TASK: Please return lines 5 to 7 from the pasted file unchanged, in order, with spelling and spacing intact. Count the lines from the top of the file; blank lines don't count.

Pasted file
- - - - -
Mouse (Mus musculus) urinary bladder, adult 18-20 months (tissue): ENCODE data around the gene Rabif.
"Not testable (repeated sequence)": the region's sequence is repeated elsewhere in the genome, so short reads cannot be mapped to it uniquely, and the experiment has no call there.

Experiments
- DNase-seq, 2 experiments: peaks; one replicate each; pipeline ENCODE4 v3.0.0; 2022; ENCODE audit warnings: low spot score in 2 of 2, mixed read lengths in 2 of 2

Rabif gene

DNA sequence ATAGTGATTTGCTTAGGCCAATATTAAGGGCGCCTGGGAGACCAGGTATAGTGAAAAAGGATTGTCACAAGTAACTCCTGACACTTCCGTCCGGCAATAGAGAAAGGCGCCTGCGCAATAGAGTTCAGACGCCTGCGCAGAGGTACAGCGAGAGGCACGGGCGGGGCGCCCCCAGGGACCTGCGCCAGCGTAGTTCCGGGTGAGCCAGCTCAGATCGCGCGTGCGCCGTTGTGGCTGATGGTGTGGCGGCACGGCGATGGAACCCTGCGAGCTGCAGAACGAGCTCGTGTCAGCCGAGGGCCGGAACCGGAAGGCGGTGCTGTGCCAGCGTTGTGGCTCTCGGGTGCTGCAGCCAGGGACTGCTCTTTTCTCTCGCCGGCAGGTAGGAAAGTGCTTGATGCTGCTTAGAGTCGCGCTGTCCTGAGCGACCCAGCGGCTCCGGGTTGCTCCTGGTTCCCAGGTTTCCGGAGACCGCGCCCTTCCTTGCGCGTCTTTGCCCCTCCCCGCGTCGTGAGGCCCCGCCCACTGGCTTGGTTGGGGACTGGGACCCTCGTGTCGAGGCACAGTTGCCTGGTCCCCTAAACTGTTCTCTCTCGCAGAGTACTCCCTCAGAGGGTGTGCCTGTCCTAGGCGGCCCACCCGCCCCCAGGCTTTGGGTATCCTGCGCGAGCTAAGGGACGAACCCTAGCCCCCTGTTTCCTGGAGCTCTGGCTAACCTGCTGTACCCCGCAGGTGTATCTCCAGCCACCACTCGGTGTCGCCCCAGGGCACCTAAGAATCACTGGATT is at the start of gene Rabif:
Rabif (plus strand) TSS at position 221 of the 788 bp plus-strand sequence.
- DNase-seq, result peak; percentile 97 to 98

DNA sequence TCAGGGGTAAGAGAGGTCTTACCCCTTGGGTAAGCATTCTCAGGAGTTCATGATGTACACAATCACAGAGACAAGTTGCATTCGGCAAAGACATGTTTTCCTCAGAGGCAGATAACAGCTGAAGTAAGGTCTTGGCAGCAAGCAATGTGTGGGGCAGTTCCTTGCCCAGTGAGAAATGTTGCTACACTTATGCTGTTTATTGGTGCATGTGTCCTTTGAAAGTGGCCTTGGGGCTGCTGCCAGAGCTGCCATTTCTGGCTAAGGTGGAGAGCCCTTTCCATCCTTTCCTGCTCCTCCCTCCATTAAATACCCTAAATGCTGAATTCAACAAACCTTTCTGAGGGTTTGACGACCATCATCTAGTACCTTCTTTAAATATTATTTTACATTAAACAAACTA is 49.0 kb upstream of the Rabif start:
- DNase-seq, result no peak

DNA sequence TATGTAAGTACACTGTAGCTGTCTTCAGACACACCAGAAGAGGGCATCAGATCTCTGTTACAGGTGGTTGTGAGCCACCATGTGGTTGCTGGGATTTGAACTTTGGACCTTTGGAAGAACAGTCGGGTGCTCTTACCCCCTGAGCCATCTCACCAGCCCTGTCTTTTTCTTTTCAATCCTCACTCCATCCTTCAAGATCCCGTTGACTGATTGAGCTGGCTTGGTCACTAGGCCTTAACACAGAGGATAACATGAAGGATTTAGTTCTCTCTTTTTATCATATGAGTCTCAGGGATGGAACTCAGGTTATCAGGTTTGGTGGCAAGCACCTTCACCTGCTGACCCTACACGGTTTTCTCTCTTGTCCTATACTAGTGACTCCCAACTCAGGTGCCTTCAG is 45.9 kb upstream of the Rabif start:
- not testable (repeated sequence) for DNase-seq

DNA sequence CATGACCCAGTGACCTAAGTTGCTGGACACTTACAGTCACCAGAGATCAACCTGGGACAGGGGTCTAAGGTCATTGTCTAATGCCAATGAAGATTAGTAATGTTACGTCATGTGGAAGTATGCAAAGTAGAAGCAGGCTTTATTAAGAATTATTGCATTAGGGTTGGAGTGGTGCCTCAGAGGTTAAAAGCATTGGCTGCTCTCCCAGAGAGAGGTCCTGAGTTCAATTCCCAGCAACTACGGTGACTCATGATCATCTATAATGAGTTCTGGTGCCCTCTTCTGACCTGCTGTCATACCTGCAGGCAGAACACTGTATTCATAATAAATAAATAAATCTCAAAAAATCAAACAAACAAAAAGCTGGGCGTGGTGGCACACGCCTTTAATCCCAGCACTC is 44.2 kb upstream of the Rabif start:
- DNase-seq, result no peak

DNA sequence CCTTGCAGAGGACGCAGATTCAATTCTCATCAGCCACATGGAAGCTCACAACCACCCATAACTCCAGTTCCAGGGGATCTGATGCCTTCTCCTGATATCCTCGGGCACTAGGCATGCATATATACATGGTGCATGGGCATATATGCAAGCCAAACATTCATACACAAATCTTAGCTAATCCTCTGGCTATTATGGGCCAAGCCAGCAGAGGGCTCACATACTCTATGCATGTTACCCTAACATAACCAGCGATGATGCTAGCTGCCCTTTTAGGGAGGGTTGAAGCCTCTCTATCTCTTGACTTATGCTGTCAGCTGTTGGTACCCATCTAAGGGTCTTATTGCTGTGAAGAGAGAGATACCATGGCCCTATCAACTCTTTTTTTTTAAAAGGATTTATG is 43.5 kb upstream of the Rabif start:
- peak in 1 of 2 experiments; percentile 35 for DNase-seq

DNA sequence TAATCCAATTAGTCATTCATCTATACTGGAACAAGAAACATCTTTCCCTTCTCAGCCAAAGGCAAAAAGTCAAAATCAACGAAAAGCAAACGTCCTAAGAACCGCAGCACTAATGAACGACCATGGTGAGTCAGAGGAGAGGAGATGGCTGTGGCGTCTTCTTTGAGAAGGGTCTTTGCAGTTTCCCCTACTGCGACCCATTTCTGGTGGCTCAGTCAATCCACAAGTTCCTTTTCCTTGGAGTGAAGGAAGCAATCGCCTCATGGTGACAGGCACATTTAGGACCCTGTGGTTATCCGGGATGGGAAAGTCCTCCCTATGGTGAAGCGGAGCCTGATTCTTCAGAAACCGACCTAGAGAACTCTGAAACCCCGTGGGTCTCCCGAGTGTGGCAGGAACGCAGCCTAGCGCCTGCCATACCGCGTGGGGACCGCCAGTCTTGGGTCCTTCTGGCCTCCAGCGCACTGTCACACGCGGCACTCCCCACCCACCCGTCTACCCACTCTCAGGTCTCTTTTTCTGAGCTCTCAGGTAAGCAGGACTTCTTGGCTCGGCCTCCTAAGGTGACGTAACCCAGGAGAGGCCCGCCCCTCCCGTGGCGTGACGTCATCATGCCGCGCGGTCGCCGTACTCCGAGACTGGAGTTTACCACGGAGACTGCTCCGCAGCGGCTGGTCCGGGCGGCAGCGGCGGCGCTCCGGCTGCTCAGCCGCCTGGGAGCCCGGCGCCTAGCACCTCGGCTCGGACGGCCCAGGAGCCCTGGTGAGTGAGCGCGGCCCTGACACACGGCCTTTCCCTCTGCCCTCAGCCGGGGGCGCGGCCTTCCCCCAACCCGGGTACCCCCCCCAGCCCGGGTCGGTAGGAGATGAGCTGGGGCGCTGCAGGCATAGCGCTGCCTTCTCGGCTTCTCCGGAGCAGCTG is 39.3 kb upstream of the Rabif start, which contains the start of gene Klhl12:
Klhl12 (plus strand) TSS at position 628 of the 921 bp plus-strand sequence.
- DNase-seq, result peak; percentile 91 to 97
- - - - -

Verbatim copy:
Rabif gene

DNA sequence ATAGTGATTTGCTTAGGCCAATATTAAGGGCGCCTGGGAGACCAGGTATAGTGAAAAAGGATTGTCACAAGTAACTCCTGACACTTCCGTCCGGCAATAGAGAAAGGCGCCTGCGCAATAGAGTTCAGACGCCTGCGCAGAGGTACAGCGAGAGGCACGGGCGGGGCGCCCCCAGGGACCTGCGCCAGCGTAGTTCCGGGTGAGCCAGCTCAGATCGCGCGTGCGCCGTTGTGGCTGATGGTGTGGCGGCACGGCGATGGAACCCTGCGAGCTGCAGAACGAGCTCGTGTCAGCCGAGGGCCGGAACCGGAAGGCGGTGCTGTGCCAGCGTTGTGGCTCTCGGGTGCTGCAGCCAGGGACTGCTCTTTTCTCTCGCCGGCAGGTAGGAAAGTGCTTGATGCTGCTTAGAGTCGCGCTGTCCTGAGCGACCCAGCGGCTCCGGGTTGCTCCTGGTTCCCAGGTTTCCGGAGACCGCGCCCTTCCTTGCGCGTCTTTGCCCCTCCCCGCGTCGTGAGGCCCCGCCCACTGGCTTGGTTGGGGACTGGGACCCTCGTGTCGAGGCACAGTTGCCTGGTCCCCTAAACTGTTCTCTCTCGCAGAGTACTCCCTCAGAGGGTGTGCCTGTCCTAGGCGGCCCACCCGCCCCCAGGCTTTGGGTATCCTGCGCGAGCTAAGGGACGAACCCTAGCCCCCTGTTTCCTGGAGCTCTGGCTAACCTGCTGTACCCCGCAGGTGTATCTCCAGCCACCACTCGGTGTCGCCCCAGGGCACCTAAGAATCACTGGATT is at the start of gene Rabif:
Rabif (plus strand) TSS at position 221 of the 788 bp plus-strand sequence.